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The Cass Recreational Complex in Roxbury, Massachusetts, set up to house 400 people experiencing homelessness

Source: @basicblackgbh/Instagram

The shelter could hold 400 people, or about 125 families, most of whom were migrants from outside the United States. This plan of action was undoubtedly helpful, but it still wasn’t enough. 

Turning an Old Veterans Home Into Another EA Shelter

Now, less than three months later, they have found another location that they believe can significantly improve the lives of hundreds of people living in Boston without shelter: The Chelsea Soldiers’ Home. 

Logo for the Veterans Home Chelsea organization/The Chelsea Soldiers’ Home in Boston, Massachusetts

Source: Mass.gov/nasvh.org

The Chelsea Soldiers’ Home has been run by the state for more than 100 years, but it’s since been retired from use and was actually scheduled for demolition in April. But the mayor and governor announced that, instead of tearing it down, they planned to reopen it to house the current overflow of migrant families.

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Boston Residents Can’t Understand How a Home for Veterans Is Being Transitioned to House Migrants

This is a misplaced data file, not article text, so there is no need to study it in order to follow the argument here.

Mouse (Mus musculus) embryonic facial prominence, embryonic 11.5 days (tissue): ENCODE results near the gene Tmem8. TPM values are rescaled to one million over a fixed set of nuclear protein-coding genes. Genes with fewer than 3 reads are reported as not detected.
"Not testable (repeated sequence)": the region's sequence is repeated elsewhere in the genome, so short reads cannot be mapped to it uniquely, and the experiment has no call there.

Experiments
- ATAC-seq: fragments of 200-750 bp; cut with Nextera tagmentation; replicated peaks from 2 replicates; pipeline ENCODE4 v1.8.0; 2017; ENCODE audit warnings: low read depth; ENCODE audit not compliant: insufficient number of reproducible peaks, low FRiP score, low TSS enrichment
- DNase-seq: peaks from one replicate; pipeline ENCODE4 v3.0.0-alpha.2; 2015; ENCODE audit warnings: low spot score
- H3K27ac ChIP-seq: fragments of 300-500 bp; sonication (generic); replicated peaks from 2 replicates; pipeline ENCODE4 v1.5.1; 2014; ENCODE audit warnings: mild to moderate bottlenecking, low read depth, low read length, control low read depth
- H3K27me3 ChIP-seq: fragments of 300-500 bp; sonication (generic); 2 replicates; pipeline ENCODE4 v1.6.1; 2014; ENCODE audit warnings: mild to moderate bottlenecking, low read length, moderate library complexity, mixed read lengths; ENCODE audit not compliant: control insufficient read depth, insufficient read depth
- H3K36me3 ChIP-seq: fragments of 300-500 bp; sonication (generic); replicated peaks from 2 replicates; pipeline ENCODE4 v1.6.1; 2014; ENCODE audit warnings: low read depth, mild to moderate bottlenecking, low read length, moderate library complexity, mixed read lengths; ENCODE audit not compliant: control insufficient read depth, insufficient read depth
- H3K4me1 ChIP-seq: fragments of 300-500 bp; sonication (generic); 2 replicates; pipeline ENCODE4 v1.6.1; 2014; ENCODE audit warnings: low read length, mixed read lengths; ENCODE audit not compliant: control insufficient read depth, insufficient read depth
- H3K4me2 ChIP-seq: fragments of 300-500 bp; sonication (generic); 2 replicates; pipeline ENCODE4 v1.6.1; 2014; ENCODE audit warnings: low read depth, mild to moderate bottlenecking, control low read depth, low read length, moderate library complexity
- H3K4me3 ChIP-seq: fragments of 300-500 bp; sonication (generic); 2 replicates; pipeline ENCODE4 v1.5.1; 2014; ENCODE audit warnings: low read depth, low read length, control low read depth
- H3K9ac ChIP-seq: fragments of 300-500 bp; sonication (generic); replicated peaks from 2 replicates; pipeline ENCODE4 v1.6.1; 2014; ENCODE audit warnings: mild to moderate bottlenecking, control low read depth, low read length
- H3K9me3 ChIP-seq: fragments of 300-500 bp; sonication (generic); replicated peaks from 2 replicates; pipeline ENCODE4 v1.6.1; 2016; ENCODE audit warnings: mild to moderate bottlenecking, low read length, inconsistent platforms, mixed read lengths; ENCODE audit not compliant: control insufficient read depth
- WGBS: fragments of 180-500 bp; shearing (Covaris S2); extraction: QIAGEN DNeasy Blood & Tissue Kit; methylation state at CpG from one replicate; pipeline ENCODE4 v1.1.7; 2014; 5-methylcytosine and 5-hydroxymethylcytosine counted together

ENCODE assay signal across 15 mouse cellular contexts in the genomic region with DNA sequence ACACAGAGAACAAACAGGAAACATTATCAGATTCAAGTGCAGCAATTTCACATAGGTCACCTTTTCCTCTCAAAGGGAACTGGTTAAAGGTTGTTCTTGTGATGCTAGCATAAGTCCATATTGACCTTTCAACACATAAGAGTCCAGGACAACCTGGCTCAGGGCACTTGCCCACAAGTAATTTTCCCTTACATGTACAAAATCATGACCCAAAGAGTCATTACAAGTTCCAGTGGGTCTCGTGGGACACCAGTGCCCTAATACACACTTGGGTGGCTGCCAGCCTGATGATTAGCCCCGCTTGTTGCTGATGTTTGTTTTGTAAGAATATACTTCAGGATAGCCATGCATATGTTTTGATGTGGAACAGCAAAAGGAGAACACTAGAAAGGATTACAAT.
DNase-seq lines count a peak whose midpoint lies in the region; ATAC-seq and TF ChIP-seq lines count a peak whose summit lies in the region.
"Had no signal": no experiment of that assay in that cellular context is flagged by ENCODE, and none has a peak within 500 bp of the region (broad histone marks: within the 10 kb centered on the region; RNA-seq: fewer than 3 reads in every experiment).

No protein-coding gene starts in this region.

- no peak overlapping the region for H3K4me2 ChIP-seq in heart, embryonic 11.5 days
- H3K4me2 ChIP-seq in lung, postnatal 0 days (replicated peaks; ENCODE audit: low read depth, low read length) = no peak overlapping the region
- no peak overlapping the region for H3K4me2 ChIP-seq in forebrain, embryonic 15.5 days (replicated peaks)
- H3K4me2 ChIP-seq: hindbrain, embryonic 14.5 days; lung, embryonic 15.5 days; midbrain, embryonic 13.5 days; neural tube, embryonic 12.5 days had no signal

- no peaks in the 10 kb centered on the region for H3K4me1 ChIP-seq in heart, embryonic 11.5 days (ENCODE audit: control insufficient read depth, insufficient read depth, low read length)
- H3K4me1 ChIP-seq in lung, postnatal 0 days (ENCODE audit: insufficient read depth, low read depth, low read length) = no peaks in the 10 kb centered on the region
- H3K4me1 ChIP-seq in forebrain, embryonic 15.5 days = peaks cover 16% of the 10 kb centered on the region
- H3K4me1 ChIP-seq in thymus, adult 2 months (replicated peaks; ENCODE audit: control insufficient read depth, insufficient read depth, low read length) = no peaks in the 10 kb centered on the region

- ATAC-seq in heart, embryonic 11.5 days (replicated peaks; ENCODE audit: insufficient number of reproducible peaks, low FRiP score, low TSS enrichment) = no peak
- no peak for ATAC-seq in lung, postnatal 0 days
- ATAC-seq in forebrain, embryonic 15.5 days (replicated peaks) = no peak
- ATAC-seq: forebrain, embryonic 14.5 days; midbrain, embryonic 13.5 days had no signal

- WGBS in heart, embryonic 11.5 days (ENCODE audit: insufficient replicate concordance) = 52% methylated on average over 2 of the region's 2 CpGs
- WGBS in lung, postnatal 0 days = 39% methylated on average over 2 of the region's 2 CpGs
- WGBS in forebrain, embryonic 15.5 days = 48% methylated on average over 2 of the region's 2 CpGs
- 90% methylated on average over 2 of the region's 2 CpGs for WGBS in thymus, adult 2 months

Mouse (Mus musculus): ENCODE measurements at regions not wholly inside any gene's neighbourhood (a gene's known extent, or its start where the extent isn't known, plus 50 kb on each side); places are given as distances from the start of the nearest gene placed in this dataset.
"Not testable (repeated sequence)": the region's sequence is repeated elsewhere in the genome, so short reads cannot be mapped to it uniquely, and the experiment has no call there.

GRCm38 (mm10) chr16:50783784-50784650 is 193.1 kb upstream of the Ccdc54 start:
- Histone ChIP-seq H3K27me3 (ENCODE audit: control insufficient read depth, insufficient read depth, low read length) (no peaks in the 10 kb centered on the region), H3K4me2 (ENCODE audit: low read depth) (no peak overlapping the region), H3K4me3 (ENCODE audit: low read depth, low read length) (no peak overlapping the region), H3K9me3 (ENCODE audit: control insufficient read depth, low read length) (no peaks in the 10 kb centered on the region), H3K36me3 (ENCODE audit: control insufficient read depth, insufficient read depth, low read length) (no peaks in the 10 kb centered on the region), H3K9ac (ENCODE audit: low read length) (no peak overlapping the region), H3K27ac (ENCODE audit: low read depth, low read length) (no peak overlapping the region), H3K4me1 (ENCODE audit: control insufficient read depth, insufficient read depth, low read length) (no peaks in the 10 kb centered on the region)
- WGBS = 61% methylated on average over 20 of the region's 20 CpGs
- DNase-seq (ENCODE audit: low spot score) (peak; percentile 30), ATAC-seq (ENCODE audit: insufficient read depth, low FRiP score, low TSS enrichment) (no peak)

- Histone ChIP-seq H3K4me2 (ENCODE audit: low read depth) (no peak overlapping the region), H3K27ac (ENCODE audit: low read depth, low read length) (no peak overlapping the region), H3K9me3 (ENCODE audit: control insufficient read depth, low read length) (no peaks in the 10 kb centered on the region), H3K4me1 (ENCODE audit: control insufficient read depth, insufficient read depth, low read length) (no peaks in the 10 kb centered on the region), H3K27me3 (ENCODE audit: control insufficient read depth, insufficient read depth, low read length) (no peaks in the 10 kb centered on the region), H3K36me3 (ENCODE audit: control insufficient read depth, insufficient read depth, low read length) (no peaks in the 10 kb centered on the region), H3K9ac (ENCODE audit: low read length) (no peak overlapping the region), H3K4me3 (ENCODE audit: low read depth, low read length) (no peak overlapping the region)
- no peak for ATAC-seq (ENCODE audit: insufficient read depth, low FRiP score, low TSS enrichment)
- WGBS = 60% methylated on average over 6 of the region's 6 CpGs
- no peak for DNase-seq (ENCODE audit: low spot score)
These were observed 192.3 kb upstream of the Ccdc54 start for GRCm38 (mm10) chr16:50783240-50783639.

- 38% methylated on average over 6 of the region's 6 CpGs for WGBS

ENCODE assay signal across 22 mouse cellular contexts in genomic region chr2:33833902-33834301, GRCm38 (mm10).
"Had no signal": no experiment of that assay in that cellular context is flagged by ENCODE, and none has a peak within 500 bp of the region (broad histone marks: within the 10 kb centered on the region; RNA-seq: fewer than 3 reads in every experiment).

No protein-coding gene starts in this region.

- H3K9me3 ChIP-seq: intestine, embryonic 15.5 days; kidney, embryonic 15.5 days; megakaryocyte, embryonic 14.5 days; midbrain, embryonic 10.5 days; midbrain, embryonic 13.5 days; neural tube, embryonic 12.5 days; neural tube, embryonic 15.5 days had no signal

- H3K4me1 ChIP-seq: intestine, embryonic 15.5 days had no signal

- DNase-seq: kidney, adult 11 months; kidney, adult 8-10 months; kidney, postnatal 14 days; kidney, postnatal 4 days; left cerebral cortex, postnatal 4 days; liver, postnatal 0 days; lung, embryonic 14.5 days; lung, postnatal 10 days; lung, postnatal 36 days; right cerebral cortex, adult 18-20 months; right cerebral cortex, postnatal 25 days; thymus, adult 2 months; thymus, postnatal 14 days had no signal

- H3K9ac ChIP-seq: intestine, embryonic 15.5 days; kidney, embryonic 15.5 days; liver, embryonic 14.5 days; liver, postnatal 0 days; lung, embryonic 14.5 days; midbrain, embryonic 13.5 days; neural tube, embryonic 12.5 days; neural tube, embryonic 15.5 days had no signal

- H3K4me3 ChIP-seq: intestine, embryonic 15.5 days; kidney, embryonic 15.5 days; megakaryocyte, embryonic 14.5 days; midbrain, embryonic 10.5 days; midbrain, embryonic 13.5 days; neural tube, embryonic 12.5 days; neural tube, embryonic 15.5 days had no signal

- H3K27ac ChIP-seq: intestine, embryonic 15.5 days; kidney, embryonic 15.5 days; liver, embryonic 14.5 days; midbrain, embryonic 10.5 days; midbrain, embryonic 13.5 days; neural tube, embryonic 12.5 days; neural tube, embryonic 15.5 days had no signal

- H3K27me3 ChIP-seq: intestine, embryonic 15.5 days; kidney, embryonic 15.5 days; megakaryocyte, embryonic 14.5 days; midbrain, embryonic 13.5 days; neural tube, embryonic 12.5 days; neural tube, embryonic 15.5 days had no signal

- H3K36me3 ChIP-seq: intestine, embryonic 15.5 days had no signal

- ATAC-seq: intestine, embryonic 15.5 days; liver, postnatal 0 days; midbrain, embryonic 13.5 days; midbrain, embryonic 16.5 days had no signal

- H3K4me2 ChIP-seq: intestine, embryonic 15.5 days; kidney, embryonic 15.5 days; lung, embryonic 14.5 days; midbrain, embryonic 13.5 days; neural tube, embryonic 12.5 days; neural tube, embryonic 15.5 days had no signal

While it may seem like the perfect plan to Gov. Healey and Mayor Wu, many Boston residents are outraged by the decision. They can’t seem to understand why, if the home is viable, it doesn’t continue to be a home for veterans in need.

An American veteran in uniform in front of an American flag

Source: Freepik

Massachusetts resident Eileen Jeffrey wrote on Facebook, “Chelsea soldier home is now a migrant shelter- there are thousands of homeless vets – Are you kidding me!” and another, Mike Junior, wrote, “They were supposed to tear that building down but let’s put migrants in there, not our own soldiers, not our own people, not the ones who FOUGHT for OUR FREEDOM.”

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There Are a Significant Number of Homeless Veterans in Boston

The reason why so many Boston residents are frustrated is, at least in part, because they feel strongly that those who fought for the United States should never be experiencing homelessness. Though sadly, many are. 

A US veteran sitting on the road with his dog with a sign that reads “Viet vet please help”

Source: NECHV

However, according to state-collected data, only about 1,000 of the 18,000 people without shelter in Boston are identified as veterans. Of course, that’s 1,000 too many, but the state believes it needs to shelter as many people as they can, from anywhere and everywhere. 

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The Massachusetts Veterans Service Reports They Don’t Need the House in Question